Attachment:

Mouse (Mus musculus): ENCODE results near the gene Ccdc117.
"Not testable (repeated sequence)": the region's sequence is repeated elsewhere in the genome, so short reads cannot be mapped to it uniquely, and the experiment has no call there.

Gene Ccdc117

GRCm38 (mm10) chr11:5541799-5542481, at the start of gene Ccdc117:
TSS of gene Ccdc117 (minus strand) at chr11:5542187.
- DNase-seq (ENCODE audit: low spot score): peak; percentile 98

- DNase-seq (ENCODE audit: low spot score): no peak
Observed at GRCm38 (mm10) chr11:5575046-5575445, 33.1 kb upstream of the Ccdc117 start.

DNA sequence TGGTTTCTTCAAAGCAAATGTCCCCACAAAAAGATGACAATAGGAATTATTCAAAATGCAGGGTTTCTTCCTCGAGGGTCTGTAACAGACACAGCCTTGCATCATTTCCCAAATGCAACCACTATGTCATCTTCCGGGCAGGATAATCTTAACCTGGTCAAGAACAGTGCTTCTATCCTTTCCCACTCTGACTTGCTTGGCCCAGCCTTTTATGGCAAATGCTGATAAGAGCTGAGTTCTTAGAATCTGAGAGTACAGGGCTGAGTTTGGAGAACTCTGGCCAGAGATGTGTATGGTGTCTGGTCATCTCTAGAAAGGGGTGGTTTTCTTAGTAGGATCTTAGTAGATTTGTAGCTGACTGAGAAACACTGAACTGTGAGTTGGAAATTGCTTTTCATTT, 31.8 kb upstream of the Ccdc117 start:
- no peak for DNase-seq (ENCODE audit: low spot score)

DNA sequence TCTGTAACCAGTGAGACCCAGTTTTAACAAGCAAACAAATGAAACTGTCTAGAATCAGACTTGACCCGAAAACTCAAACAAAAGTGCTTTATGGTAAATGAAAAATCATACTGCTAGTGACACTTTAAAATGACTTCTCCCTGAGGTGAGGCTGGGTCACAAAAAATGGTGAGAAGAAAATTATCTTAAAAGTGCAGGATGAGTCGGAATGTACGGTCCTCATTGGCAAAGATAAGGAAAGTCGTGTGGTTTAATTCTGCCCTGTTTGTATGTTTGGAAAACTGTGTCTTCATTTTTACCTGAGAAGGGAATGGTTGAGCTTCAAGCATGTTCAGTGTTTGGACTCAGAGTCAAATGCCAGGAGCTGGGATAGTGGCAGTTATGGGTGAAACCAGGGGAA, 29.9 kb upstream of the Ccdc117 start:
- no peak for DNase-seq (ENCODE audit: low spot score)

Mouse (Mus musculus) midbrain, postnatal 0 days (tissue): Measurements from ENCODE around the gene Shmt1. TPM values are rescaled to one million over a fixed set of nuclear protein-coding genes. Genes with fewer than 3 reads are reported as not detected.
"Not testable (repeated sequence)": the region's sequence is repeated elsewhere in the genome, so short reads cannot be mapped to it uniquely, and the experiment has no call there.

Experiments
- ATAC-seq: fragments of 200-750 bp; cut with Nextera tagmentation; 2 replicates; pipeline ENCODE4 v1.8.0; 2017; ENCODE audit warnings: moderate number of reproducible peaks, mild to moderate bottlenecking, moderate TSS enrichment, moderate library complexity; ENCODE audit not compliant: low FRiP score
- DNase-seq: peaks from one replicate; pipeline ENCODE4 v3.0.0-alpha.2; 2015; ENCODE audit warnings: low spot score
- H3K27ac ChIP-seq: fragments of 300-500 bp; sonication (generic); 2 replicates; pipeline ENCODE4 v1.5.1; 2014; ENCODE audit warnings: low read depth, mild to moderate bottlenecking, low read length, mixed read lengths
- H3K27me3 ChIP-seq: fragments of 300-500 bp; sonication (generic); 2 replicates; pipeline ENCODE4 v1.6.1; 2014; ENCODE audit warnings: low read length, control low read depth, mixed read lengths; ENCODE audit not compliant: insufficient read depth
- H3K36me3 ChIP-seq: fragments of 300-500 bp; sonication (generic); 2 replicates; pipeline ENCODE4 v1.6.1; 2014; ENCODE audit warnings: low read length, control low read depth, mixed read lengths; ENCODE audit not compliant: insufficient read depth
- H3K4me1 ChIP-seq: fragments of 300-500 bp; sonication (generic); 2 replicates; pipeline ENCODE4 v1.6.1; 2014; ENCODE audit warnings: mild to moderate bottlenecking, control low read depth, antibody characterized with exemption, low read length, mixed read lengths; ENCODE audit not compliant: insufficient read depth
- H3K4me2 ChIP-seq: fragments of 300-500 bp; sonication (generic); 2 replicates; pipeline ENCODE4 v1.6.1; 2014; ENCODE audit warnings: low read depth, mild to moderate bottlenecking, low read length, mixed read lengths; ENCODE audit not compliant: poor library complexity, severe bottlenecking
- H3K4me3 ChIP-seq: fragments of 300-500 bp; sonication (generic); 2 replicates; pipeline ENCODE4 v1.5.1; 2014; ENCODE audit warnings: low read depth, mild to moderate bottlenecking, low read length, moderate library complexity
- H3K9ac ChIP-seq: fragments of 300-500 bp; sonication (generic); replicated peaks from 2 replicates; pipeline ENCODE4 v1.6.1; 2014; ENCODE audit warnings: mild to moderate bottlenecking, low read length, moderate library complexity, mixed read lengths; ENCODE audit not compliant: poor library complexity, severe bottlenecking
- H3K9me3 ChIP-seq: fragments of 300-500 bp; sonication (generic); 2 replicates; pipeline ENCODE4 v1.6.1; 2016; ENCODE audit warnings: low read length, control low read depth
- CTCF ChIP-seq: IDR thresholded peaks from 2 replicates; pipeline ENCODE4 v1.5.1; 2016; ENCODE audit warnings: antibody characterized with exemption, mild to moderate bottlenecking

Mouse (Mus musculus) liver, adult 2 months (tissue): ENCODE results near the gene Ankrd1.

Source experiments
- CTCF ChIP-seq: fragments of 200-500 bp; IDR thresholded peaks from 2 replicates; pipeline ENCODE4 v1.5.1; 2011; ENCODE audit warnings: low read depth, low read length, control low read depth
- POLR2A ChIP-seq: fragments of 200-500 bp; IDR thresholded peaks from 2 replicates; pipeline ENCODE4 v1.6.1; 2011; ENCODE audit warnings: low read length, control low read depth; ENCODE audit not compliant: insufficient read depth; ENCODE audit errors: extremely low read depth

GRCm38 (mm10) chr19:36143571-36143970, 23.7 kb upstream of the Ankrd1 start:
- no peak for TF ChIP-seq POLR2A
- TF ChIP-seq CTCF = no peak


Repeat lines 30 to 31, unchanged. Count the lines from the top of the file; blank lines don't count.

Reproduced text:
- POLR2A ChIP-seq: fragments of 200-500 bp; IDR thresholded peaks from 2 replicates; pipeline ENCODE4 v1.6.1; 2011; ENCODE audit warnings: low read length, control low read depth; ENCODE audit not compliant: insufficient read depth; ENCODE audit errors: extremely low read depth

GRCm38 (mm10) chr19:36143571-36143970, 23.7 kb upstream of the Ankrd1 start: